From Ancient History to the medieval era, it was always out of imperial projects, born in Southwest Asia and /or the Mediterranean basin, that came the drive to attempt the creation of a Eurasian territory.
The Persians, who were halfway between Mediterranean Europe and Central Asia, were the first who tried to build a Eurasian empire from Asia to the Mediterranean, but they were halted in their expansion towards Europe by the Greeks in the 5th century B.C.
Then it was up to Alexander The Great, in pure badass blitzkrieg mode, to venture all the way to Central Asia and India, de facto founding the first Eurasian empire. Which happened to materialize, to a large extent, the Persian empire.
Then something even more extraordinary happened: the simultaneous presence of the Parthian and Kushan empires between the Roman Empire and the Han Empire during the first two centuries of the first millennium.
It was this interaction that first allowed commercial and cultural trade and connectivity between the two extremities of Eurasia, between the Romans and the Han Chinese.
Yet the largest Eurasian territorial space, founded between the 7th and 10th centuries, following the Arab conquests, were the Umayyad and Abbasid Caliphates. Islam was at the heart of these Arab conquests, remixing previous imperial compositions, from Mesopotamia to the Persians, Greeks and Romans.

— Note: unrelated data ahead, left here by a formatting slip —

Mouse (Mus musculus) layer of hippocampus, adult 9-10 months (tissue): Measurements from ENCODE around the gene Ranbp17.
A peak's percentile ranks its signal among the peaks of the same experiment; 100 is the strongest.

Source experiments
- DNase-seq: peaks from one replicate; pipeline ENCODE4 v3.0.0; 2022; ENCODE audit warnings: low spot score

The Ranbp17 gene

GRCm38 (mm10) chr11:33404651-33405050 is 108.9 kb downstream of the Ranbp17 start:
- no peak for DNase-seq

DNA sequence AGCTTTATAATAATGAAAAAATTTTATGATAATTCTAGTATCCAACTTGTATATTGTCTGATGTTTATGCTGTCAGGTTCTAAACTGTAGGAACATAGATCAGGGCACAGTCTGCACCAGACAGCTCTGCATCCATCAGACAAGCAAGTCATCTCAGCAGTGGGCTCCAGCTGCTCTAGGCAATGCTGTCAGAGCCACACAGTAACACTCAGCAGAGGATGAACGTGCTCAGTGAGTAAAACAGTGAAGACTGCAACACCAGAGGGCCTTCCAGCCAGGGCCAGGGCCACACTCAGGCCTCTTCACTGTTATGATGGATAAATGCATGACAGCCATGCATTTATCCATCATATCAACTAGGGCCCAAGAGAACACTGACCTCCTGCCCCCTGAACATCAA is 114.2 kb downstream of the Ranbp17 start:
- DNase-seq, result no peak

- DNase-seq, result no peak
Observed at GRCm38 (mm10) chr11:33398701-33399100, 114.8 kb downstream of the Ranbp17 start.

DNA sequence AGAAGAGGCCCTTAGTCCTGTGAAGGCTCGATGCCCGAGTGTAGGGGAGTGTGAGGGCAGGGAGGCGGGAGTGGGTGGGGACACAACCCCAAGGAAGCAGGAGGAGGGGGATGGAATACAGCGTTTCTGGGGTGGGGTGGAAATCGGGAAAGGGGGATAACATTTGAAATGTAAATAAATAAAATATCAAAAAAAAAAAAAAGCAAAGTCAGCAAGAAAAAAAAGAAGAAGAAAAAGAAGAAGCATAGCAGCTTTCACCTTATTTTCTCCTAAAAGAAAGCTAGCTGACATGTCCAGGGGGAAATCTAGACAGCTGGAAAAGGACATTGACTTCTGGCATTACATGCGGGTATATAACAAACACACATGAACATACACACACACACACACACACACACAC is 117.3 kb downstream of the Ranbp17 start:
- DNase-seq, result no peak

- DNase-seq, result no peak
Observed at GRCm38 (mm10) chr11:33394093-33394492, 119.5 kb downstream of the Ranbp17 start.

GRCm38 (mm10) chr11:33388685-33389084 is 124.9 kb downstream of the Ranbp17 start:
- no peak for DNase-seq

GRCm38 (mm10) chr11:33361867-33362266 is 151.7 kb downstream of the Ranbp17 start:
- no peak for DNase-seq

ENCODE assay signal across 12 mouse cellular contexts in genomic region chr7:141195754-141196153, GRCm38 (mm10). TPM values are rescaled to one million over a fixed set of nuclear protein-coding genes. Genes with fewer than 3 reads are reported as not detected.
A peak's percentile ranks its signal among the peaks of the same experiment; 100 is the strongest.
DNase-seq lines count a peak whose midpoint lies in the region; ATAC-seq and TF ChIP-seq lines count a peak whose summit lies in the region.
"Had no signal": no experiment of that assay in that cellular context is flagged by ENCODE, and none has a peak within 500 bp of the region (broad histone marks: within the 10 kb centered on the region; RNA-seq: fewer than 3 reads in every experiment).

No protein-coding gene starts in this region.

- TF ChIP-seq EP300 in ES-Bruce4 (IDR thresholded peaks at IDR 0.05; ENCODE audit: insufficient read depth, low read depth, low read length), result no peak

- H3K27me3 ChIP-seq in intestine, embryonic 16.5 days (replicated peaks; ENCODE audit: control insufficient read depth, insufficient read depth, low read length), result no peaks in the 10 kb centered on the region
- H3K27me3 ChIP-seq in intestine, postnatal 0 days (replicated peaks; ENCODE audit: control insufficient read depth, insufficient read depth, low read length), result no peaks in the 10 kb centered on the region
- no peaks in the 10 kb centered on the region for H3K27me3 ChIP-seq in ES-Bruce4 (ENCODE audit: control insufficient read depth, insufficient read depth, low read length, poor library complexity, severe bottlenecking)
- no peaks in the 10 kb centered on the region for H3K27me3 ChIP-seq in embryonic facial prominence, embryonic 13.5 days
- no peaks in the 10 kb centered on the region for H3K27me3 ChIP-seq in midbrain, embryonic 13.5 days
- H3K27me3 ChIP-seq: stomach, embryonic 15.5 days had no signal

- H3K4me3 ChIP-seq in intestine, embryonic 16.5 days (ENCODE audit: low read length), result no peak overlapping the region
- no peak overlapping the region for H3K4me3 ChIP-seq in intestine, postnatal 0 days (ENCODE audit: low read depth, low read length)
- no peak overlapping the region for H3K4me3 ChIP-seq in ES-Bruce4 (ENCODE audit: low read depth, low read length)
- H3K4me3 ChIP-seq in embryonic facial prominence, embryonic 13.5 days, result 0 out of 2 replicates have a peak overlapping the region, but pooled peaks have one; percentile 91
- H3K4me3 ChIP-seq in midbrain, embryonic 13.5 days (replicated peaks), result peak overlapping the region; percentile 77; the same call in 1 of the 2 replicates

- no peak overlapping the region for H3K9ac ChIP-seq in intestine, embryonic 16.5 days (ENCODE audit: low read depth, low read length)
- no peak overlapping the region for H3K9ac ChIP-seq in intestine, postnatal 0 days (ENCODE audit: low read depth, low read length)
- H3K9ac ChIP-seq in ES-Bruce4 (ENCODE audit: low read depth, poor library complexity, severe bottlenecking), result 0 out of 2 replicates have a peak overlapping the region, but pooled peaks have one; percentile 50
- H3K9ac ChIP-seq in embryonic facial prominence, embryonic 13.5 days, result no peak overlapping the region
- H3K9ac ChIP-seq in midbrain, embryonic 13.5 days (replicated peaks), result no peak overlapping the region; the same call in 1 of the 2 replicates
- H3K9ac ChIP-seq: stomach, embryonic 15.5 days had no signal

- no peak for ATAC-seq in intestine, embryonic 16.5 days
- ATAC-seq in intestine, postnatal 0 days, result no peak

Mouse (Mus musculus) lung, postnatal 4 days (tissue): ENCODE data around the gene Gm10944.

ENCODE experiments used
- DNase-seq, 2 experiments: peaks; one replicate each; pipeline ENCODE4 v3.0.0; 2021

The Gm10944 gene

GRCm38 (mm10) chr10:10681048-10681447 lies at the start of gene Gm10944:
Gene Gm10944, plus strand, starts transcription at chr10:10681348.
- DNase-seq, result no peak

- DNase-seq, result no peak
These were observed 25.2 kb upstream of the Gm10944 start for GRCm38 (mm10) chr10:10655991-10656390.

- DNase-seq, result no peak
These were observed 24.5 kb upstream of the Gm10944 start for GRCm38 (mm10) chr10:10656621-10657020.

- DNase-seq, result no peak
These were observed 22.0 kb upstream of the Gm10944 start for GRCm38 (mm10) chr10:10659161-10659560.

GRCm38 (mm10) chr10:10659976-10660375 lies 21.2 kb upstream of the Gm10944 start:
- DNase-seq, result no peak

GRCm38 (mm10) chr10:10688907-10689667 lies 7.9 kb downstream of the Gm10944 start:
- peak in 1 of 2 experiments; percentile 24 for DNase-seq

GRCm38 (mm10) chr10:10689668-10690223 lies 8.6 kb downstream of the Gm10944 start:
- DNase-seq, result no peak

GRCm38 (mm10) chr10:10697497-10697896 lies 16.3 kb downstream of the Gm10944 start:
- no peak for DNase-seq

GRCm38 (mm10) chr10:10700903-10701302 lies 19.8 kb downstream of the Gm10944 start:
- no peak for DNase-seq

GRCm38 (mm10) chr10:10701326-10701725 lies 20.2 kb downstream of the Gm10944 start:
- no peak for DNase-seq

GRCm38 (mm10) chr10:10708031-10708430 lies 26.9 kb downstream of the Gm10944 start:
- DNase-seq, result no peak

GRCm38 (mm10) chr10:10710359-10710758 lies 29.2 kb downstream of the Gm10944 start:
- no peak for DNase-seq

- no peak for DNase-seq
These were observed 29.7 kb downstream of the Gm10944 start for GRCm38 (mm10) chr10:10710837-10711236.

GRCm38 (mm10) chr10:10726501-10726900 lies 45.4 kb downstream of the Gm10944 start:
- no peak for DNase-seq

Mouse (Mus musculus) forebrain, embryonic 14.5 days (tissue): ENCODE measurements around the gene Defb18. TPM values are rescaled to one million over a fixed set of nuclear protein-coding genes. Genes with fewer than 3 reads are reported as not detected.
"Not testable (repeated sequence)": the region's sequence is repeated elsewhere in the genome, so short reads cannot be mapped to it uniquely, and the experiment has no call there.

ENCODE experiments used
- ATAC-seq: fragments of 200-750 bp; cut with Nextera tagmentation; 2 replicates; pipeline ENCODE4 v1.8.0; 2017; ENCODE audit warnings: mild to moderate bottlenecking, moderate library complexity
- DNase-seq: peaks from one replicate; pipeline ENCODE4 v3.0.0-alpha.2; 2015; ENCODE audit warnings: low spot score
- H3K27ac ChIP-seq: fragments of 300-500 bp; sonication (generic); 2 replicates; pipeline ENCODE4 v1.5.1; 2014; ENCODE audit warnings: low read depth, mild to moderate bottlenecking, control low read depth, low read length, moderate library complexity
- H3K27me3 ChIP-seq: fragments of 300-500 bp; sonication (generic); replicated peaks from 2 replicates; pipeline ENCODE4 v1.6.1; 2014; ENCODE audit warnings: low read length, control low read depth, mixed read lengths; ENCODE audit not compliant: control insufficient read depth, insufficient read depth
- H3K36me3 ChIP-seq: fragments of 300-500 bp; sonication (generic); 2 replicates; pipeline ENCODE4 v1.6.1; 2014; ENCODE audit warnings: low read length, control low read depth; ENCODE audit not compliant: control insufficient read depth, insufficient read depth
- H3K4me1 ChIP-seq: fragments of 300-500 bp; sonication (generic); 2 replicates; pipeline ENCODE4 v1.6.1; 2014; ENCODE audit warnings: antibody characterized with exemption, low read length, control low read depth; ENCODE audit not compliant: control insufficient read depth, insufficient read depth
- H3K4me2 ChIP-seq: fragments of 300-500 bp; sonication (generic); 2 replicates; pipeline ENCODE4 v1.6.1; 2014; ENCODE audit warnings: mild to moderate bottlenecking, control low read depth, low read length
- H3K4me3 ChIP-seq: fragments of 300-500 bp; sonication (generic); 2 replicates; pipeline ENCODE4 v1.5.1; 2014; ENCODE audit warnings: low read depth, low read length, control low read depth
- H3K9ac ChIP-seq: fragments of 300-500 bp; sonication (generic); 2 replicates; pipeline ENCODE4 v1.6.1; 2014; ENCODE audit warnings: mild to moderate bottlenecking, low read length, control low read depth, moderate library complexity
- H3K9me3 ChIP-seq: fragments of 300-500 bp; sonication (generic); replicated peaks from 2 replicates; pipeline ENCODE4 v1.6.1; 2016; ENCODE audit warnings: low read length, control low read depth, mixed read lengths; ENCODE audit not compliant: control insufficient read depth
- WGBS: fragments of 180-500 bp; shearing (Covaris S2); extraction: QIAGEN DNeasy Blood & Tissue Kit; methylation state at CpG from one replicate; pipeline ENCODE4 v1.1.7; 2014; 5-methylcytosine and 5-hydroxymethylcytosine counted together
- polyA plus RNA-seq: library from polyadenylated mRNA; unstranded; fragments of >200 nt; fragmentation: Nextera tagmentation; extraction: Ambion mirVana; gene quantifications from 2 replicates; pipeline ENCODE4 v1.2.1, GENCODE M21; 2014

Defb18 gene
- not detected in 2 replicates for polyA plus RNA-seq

Historically, that was the first truly Eurasian economic, cultural and political arc, from the 8th to the 11th century, before Genghis Khan monopolized The Big Picture.
All that is very much alive in the collective unconscious of Iranians and Chinese. That’s why the China-Iran strategic partnership deal is much more than a mere \$400 billion economic arrangement. It’s a graphic manifestation of what the revival of the Silk Roads is aiming at. And it looks like Khamenei had already seen which way the (desert) wind was blowing years before the fact.